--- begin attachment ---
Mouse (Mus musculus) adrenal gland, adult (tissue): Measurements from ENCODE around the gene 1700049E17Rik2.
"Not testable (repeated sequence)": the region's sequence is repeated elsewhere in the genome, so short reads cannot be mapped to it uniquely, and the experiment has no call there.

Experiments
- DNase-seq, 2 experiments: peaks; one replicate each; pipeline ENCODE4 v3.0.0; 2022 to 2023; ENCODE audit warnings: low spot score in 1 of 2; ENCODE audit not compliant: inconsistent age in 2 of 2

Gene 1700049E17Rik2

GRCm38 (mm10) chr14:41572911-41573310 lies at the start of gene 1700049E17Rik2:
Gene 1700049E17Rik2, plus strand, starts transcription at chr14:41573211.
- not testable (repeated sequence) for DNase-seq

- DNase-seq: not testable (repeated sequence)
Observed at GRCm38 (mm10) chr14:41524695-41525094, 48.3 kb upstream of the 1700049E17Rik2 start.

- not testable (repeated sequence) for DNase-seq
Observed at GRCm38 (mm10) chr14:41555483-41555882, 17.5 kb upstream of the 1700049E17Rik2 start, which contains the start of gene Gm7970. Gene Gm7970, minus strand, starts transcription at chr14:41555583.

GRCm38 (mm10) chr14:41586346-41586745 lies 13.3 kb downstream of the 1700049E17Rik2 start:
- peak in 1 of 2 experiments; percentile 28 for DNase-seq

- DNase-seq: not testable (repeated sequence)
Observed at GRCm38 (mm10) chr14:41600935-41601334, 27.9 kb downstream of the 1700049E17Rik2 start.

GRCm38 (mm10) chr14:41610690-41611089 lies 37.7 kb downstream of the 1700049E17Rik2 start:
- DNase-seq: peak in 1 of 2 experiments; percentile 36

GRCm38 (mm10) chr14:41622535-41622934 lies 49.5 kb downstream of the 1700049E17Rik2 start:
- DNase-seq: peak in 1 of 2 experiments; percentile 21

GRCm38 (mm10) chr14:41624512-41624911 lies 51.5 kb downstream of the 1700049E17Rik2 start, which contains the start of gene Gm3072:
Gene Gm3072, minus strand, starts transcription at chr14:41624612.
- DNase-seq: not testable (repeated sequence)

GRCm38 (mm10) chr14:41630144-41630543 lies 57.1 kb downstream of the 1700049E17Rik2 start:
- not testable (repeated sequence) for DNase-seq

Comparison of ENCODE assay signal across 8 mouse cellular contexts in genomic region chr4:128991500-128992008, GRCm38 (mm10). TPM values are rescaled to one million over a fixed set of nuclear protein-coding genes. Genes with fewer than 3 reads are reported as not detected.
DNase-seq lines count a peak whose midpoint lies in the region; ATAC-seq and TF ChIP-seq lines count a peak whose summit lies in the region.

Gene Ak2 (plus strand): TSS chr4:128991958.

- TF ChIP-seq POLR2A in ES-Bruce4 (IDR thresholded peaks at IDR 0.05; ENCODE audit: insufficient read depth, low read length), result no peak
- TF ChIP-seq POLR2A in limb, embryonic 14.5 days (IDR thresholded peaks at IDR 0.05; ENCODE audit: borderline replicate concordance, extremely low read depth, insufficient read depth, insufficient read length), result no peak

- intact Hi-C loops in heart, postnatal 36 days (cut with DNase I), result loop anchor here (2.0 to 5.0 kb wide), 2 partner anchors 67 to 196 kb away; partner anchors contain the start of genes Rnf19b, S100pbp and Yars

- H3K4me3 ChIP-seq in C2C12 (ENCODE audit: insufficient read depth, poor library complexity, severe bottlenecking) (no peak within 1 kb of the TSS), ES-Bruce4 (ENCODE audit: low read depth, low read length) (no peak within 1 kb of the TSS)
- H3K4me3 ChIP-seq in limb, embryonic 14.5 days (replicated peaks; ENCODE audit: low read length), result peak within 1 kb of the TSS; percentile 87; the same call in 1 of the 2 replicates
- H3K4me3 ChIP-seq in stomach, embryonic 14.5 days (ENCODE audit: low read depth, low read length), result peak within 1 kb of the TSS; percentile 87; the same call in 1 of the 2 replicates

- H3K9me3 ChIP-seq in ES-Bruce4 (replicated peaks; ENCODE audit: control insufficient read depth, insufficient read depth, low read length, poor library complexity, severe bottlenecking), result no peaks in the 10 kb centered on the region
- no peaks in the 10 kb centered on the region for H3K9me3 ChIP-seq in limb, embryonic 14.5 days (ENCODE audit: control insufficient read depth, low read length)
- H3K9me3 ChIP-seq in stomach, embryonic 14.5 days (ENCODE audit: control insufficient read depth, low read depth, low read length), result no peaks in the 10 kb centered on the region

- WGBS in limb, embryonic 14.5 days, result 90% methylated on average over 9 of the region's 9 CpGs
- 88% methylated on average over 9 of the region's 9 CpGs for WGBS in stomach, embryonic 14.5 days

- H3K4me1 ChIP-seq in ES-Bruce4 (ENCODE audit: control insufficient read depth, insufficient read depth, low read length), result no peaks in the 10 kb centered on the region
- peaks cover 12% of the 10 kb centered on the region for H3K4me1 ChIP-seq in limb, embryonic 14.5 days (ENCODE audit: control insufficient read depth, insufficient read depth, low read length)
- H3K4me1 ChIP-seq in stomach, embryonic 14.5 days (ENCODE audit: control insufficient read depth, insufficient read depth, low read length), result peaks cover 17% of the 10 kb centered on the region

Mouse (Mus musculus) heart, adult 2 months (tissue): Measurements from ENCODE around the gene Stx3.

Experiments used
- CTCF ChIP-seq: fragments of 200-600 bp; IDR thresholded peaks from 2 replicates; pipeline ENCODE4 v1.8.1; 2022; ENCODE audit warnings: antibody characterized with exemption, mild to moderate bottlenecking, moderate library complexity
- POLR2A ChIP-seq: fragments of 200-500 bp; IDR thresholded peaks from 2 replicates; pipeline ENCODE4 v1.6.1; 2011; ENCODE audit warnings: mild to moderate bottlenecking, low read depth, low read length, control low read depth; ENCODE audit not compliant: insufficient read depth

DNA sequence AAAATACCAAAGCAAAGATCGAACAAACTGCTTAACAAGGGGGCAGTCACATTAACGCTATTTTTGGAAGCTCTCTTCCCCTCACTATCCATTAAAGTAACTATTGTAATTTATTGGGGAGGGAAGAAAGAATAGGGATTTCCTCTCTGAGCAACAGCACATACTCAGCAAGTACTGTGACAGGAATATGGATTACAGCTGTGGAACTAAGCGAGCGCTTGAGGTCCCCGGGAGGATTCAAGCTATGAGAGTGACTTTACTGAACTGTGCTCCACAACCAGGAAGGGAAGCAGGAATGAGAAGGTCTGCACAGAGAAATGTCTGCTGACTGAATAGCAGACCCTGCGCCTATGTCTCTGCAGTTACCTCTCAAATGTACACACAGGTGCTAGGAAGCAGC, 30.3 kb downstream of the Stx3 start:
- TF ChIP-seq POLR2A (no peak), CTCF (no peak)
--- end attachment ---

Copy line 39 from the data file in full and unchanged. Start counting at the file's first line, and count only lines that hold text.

- 88% methylated on average over 9 of the region's 9 CpGs for WGBS in stomach, embryonic 14.5 days